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Open Access Highly Accessed Research article

Experiences of patients identifying with chronic Lyme disease in the healthcare system: a qualitative study

Ather Ali1*, Lawrence Vitulano2, Robert Lee1, Theresa R Weiss1 and Eve R Colson1

Author Affiliations

1 Department of Pediatrics, Yale School of Medicine, P.O. Box 208064, New Haven, CT 06520-8064, USA

2 Child Study Center, Yale School of Medicine, P.O. Box 208064, New Haven, CT 06520-8064, USA

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BMC Family Practice 2014, 15:79  doi:10.1186/1471-2296-15-79

Published: 1 May 2014

Abstract

Background

Chronic Lyme disease is a term that describes a constellation of persistent symptoms in patients with or without evidence of previous Borrelia burgdorferi infection. Patients labeled as having chronic Lyme disease have a substantial clinical burden. Little is known about chronic Lyme disease patient experiences in the healthcare system and their relationships with healthcare providers. The purpose of this study was to gather insights about the experiences of patients who carry a diagnosis of chronic Lyme disease in the United States healthcare system.

Methods

Qualitative, phenomenological study in 12 adult participants who identified themselves as having chronic Lyme disease. Semi-structured face-to-face in-depth interviews were conducted, 60–90 minutes in length, focusing on perceptions of disease burden and of their healthcare providers, using the dimensions of the Health Belief Model. Transcribed interviews were analyzed for emergent topics and themes in the categories of beliefs/understanding, personal history/narrative, consequences/limitations, management, and influences on care.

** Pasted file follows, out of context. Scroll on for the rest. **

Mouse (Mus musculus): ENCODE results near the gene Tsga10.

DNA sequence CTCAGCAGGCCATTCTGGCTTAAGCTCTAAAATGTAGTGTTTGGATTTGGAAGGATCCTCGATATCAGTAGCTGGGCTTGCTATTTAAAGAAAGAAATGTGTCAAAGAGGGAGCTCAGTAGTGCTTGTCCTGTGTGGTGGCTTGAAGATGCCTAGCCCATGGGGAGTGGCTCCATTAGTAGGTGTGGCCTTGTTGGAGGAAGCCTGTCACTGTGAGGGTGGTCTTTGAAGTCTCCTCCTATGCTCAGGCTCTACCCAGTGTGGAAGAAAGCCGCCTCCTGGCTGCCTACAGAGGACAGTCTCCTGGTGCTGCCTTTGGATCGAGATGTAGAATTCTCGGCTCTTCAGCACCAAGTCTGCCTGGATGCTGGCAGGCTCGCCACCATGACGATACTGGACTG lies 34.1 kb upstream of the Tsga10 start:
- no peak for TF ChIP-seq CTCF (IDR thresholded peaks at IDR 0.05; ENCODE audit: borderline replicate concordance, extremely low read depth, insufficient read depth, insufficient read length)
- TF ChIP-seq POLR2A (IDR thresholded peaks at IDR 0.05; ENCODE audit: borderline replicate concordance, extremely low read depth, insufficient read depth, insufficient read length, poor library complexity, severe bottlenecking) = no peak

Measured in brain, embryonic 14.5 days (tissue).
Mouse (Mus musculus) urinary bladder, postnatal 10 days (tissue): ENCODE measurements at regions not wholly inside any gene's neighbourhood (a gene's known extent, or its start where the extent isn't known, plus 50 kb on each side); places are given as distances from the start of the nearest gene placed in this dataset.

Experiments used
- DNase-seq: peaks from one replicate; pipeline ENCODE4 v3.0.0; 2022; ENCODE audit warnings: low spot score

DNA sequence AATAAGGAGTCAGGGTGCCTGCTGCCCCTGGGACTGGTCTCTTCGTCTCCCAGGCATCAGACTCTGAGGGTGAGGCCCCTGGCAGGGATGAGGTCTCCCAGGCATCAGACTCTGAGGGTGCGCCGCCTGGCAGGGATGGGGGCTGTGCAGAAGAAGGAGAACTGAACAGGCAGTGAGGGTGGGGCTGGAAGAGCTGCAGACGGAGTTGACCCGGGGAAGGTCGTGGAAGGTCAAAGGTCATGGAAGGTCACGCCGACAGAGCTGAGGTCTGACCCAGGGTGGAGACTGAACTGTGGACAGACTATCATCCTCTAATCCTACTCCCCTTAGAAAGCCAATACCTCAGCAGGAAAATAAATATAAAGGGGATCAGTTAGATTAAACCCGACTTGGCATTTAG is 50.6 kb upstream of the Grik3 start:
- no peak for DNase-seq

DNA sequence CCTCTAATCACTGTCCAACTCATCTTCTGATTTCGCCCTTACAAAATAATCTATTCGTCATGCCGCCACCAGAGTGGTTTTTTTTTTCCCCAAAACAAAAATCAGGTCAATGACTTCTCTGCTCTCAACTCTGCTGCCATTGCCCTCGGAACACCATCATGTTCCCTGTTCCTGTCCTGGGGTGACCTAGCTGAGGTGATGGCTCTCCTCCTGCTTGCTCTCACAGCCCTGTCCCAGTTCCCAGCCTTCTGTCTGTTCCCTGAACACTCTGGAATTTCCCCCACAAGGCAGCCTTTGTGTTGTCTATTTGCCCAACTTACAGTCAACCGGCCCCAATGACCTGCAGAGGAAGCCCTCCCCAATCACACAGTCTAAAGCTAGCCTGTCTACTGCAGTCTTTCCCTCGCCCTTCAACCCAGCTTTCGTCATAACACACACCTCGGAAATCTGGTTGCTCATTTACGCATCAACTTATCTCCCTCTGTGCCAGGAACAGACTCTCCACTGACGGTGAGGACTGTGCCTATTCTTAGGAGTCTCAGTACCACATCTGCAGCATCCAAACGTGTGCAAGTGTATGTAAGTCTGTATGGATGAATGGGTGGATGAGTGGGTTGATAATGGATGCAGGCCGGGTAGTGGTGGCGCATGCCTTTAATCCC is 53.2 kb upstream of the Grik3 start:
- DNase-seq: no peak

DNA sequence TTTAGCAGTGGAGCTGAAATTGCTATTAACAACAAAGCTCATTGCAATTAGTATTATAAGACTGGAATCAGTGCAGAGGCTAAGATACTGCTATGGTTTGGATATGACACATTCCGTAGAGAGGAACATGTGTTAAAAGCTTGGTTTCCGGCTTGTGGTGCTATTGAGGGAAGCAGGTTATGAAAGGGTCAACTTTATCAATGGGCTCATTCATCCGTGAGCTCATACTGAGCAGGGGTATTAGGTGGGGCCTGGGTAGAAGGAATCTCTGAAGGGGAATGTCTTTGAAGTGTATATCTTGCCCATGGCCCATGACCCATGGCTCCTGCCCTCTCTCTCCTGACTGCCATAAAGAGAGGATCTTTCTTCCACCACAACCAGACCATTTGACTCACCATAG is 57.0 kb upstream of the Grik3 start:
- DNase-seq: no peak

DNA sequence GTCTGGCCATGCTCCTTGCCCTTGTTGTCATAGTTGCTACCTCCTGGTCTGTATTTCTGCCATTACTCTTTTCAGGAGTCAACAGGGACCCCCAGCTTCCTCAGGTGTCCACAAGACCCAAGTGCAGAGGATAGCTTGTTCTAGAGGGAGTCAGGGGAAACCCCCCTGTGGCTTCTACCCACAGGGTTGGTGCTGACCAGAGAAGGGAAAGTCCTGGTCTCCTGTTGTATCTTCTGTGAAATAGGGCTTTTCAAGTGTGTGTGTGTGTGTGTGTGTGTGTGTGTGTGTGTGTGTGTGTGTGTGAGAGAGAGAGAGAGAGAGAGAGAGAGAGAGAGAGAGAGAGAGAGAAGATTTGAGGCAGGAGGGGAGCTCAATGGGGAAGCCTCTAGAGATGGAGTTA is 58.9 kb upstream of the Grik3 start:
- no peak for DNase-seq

Results

Enrollment continued until theoretical saturation was obtained. Four major themes emerged from participants’ descriptions of their experiences and perceptions: 1) changes in health status and the social impact of chronic Lyme disease, 2) doubts about recovery and the future, 3) contrasting doctor-patient relationships, 4) and the use of unconventional therapies to treat chronic Lyme disease.

Conclusions

Participants reported a significant decline in health status associated with chronic Lyme disease and were often unsatisfied with care in conventional settings. Negative experiences were associated with reports of dismissive, patronizing, and condescending attitudes. Positive experiences were associated with providers who were reported to be attentive, optimistic, and supportive. Consultations with CAM practitioners and use of CAM therapies were common. Actively engaged and sympathetic clinical encounters may foster greater satisfaction in healthcare settings.

Keywords:
Chronic Lyme; Health beliefs; Burden; Complementary medicine; Qualitative; Lived experiences